Little boy killed in shootout "dancing with the angels," family says
SAN ANTONIO – A visitation took place Wednesday evening for six-year-old Kameron Prescott, killed in a sheriff shootout days before Christmas.
Kameron was caught in the crossfire as Bexar County deputies chased a suspect through a trailer park. He’ll be buried Thursday, exactly one week since his death.
"I love him very much and I will always love him,” his aunt Debra Jimenez says, her voice shaking as she begins to cry. “And he will always be a part of all of our hearts.”
Like any boy his age, she says Kameron was looking forward to Christmas.
"He was a six-year-old who loved life,” Jimenez says. "He loved, loved his family."
She takes comfort knowing her nephew did get to open at least one gift.
"His last day of school, she got him the pajamas that he wanted and they were having pajama day,” Jimenez says. “And so he asked if he could open his present early so he could get his pajamas to wear for everybody to see."
Family photos show a little boy who loved his cousins.
"We explained to them that he's up there dancing, because he loved to dance. That seemed to calm him down - that he's dancing with the angels,” Jimenez says.
She also shared pictures of his final resting place: a red and blue coffin adorned with a firefighter hat and radio. Underneath the lid, the family’s placed a photo collage of Kameron living his dream of being a firefighter.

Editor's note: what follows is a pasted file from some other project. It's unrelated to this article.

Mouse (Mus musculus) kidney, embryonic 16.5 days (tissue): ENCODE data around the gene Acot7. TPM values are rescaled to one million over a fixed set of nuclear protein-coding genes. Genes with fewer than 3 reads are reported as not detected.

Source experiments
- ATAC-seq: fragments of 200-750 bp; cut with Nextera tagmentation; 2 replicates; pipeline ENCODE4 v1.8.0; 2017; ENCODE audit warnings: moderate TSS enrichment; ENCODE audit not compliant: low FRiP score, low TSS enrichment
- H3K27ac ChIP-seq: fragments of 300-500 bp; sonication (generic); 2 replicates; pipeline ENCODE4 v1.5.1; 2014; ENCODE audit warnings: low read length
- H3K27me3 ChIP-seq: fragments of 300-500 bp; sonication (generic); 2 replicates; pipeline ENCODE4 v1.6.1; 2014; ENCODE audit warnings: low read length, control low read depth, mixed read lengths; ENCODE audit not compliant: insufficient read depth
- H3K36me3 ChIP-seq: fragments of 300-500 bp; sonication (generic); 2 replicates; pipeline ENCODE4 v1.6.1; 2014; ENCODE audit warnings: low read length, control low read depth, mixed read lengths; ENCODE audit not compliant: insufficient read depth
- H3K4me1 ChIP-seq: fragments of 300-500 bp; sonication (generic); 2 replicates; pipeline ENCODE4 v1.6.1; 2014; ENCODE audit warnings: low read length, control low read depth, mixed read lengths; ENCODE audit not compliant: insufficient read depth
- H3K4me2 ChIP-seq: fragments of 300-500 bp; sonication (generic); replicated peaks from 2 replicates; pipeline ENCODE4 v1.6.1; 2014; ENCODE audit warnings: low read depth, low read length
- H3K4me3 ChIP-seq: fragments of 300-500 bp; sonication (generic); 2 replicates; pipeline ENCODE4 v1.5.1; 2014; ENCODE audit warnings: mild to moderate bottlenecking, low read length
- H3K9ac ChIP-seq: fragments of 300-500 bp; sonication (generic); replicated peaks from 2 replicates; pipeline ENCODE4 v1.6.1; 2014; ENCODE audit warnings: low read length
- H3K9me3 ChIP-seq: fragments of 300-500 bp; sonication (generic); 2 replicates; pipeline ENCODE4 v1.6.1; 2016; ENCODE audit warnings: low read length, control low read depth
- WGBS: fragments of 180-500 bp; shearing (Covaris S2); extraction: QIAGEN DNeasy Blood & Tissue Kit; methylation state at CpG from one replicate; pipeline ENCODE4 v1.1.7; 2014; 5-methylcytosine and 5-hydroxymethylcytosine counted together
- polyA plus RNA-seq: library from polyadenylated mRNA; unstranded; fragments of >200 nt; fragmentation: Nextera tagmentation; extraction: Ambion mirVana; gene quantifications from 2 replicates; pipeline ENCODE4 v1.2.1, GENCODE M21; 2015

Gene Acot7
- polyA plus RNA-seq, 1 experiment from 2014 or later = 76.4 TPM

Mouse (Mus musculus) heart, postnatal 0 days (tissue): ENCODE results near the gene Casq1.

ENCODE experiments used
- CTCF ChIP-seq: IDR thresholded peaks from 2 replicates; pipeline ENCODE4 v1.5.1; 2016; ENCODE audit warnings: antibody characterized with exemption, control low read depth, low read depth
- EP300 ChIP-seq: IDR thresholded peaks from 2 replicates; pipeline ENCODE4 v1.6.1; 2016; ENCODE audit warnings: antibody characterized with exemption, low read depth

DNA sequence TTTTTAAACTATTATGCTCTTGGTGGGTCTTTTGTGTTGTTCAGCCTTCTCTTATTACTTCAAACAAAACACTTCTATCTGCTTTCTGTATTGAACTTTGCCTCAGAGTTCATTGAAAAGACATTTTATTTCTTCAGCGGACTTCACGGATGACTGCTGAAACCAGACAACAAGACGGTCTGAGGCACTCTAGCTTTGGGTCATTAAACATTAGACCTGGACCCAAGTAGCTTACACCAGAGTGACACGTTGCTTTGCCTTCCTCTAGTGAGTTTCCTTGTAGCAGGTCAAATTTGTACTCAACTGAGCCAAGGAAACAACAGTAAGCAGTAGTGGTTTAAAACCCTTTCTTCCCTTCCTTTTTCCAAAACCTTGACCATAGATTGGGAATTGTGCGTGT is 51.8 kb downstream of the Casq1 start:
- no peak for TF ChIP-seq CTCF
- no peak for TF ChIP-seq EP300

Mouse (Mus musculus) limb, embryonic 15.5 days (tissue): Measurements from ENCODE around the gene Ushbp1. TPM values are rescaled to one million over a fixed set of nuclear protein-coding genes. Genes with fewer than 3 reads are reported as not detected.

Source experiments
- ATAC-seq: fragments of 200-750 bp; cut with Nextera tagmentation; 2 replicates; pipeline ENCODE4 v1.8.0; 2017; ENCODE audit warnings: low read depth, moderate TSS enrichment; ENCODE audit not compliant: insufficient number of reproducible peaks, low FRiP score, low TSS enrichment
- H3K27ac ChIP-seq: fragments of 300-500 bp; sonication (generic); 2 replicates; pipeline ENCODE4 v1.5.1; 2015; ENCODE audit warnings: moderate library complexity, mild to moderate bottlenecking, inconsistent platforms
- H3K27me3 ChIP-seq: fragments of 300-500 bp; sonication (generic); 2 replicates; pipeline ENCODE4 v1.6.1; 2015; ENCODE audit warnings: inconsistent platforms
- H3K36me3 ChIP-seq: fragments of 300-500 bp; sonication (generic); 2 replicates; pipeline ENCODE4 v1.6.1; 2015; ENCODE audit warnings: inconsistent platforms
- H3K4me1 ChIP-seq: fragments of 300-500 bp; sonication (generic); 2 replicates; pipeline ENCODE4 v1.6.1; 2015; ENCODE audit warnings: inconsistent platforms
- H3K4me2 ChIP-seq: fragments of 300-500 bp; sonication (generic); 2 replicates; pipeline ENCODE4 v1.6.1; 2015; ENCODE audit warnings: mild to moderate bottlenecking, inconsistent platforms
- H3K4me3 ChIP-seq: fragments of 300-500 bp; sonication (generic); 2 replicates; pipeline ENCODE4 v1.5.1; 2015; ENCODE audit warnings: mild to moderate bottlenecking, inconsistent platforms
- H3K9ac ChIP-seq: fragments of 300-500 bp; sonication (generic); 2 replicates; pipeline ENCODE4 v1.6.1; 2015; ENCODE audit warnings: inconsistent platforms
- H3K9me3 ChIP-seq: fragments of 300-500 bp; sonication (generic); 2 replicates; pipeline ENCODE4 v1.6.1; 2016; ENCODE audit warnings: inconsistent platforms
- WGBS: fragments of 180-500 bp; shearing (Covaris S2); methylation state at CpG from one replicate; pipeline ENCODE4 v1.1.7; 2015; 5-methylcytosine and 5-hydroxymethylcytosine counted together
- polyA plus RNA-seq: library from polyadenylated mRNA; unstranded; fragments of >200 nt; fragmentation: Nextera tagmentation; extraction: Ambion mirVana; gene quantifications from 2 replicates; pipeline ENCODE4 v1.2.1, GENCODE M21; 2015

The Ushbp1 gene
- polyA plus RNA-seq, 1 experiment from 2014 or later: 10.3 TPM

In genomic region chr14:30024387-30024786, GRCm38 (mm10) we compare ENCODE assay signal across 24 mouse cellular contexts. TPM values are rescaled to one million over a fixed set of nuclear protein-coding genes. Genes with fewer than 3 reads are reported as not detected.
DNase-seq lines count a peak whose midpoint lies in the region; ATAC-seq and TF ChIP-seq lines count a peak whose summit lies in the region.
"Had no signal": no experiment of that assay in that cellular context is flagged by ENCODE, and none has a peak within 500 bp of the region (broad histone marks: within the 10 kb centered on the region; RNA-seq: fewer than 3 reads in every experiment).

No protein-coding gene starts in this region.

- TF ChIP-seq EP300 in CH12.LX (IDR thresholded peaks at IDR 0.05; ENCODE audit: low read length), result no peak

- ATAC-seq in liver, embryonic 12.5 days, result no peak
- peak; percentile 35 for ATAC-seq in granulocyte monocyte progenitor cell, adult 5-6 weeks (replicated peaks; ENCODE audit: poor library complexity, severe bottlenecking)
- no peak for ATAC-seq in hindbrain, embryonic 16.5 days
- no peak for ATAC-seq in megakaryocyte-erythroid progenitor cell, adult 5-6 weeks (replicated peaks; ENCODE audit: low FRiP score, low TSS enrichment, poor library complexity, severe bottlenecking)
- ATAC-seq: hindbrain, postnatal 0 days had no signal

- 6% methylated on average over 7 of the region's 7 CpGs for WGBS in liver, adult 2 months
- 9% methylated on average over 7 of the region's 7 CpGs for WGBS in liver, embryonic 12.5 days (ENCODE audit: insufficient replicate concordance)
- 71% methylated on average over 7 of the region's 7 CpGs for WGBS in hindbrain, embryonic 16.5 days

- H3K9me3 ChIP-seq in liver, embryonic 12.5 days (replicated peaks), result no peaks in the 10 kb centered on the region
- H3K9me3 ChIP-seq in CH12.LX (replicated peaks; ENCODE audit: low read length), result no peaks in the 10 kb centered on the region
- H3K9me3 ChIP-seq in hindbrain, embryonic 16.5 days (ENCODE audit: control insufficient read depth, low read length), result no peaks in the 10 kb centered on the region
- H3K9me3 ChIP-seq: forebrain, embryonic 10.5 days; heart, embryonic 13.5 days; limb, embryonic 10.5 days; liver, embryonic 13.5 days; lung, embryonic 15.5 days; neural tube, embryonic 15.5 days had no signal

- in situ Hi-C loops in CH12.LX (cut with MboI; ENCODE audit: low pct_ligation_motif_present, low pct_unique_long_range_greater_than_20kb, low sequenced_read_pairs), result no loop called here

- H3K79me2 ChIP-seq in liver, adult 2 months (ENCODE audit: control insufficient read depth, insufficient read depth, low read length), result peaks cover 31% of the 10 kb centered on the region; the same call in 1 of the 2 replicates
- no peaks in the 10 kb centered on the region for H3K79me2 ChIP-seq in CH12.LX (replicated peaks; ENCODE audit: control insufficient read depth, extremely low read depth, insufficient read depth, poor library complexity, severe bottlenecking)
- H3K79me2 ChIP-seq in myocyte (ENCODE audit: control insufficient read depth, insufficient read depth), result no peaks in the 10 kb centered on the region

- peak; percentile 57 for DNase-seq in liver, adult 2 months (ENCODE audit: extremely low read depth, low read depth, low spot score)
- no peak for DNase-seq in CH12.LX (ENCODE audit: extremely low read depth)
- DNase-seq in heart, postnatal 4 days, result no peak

"That's what he wanted more than anything,” Jimenez says. “He wanted to be a fireman."
She thinks back on that terrible day when sheriff’s deputies swarmed the trailer park Kameron called home.
“They knew people were in the trailer,” Jimenez says.
Deputies opened fire, killing a suspected car thief. A bullet pierced the trailer and hit Kameron in the abdomen.
"He did not scream. He just goes, 'owie' something like that, and fell down,” Jimenez says.
Kameron’s father watched him die.
"And that's a mental picture that he'll have forever,” Jimenez says.
She says the tragedy never should have happened.
"If that's the training that the police officers are getting, then it needs to change because this has happened in other states,” Jimenez says. “But at the same time, they had to go home and celebrate Christmas with their families knowing that an innocent child died."
By EMILY BAUCUM